Put it in Perspective
Your teen's college search should be an exciting and gratifying experience, so don't put too much pressure on her.
Bruce G. Hammond, co-author of Fiske Guide to Getting into the Right College and Fiske What to Do When for College (Sourcebooks, Inc. 2007), advises, "When parents cannot control their anxiety, the college search process becomes miserable for everyone. Parents must remember that attending a particular college will not make or break a young person's future. A young person's life trajectory will have much more to do with what happens after they get to college than with which one they attend."
Narrow it Down
Many believe that narrowing down your choices by location is a necessary first step. Does your teen want to be close to home or does he want to experience life in a different part of the country? Will he want to be part of a large school community or a small one? Does he prefer a serene, rural environment or an urban lifestyle? You'd be surprised how much you can narrow your choices just by location alone.
Next, find the right academic fit. Many websites provide you with various search options, such as searching colleges by specific majors. If your teen is unsure of his course of study, look at schools with a variety of choices in majors, rather than colleges that specialize in a few areas. Don't get stuck in cyber space either. Consult a variety of sources - counselors, teachers, alumni, and guides.
Don't automatically disregard colleges which you deem "unaffordable" at first glance. For instance, you might consider a community college for the first two years. Successful community college graduates are often offered scholarships for their next two years at selective universities.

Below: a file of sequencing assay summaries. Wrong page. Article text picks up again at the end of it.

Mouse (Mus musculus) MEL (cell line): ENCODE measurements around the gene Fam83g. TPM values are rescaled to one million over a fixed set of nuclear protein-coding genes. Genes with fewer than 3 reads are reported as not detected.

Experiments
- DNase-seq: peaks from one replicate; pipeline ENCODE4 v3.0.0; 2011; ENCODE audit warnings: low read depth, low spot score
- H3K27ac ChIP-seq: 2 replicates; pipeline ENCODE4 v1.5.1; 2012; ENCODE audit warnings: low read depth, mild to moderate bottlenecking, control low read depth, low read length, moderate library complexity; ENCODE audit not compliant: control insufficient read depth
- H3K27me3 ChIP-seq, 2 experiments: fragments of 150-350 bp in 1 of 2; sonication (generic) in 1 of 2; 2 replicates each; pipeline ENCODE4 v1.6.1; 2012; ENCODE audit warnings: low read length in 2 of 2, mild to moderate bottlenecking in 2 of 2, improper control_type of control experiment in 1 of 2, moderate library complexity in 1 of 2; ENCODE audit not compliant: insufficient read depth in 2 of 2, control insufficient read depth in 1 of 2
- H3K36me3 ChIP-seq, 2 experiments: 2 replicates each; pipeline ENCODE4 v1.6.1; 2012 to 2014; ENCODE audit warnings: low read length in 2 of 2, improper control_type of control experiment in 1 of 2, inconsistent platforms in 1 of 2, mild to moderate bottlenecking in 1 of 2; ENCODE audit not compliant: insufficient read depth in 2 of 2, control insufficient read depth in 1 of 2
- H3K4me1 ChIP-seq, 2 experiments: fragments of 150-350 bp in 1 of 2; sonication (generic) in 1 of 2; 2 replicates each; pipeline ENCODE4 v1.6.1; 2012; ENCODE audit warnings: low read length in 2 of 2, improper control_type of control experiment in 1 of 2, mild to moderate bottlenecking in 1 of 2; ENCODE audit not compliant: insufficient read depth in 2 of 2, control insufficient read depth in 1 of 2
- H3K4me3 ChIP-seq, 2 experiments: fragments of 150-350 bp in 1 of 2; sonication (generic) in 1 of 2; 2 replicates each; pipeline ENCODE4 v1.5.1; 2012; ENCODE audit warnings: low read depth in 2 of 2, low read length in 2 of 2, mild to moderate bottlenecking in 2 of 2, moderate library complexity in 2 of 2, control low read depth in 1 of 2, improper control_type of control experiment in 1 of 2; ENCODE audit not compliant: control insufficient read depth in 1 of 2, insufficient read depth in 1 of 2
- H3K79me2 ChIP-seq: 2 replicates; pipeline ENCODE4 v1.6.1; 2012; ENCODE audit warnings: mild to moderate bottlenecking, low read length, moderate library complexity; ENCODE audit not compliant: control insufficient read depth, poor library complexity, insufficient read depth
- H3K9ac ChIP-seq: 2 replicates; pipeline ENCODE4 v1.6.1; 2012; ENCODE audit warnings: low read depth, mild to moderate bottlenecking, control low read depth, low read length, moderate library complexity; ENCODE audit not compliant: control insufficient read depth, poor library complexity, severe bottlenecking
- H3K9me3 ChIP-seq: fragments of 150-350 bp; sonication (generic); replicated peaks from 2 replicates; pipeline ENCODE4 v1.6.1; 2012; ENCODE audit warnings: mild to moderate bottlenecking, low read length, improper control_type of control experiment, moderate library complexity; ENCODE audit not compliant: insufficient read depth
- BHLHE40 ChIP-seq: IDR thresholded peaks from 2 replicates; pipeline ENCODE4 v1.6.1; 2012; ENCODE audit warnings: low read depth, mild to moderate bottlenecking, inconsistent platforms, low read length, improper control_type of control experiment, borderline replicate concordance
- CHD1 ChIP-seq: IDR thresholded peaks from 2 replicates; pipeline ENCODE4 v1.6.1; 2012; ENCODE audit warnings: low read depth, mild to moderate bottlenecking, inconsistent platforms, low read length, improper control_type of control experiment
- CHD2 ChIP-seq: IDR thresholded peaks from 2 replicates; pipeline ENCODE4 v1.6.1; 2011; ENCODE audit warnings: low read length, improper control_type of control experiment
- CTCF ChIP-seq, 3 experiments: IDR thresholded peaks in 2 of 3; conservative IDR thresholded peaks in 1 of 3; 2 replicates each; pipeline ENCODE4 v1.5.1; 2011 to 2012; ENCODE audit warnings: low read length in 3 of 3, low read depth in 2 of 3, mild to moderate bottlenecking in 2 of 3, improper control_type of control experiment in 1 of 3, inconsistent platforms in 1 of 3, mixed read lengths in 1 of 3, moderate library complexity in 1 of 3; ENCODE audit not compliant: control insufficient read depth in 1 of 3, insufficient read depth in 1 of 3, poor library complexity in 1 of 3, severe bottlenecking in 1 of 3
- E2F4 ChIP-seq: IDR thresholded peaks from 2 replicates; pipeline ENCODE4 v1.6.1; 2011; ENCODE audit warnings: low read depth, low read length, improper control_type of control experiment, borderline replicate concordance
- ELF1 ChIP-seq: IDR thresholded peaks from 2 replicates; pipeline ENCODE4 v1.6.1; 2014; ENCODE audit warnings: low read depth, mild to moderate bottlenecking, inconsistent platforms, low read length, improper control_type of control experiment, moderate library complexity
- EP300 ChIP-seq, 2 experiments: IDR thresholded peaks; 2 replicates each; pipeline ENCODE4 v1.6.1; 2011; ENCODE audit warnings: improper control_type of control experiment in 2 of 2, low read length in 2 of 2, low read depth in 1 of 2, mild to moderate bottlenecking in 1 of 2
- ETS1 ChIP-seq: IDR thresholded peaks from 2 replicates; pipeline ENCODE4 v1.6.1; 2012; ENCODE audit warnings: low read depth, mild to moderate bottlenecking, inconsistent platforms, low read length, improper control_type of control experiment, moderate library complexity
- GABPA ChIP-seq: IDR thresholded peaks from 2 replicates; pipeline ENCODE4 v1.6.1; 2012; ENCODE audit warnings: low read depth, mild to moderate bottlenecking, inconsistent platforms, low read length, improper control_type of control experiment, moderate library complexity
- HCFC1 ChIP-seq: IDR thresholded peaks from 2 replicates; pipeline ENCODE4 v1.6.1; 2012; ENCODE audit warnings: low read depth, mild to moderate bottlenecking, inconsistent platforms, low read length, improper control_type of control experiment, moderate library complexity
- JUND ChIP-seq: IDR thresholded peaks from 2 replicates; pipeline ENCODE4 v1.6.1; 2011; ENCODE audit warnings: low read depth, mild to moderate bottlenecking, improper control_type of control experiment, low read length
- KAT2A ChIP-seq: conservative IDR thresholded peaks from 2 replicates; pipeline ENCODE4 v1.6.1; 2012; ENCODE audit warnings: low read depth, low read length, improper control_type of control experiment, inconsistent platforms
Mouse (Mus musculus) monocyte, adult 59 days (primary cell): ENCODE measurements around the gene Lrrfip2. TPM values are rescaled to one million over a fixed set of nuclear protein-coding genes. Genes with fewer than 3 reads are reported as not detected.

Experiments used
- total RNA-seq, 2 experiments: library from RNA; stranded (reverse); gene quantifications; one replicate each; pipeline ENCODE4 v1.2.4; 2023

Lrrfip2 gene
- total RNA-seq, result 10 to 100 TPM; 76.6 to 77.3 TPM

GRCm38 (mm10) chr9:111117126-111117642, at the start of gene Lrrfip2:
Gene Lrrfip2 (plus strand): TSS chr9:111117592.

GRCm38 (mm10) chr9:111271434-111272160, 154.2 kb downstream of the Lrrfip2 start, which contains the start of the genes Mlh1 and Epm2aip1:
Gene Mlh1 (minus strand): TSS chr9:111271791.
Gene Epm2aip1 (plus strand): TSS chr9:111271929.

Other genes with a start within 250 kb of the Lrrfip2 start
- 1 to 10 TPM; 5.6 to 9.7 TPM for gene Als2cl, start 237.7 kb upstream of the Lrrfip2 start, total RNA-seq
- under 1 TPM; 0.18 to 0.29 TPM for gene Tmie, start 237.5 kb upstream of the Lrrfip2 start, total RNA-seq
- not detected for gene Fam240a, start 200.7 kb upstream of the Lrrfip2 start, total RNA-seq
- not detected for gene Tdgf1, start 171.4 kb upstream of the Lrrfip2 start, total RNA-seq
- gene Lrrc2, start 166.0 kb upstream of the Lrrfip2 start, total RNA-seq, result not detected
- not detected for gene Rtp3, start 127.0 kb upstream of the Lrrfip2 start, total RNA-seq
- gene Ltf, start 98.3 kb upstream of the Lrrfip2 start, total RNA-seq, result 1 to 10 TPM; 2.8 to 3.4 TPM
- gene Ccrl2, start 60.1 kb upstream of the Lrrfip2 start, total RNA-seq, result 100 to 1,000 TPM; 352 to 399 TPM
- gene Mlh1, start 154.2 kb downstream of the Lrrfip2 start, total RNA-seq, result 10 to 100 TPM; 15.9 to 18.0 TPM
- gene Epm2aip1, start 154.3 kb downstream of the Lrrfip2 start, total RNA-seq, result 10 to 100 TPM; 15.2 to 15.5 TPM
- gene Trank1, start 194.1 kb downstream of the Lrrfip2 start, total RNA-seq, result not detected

As you look into financial aid, don't forget to pursue merit scholarships. Hammond explains, "Don't believe the hucksters who claim that there is free money for college hiding under a rock. The vast majority of money for college comes via the institution where the student chooses to enroll. Colleges use scholarships to offer discounts to students they are particularly interested in. Students should keep in mind their odds of getting a scholarship are best when they are at or near the top of the applicant pool."
Make the Most of a Visit
Try to narrow down the list to about seven to ten colleges. Be sure to include colleges where acceptance seems certain. Campus visits are the next step. You might find that your teen just doesn't like the "vibe" at a particular school. This is what the college visit is all about - experiencing those things that you just don't get from a text or video. Talk to students on campus and ask them what they like most (and least) about the school.
Hammond advises, "Students should take a comparative approach to college visits. Identify a few important criteria, and look for the same things at each place. Record your impressions soon after you leave. Try not to be influenced too much by whether you like your tour guide. Focus instead on what the tour guide is telling you."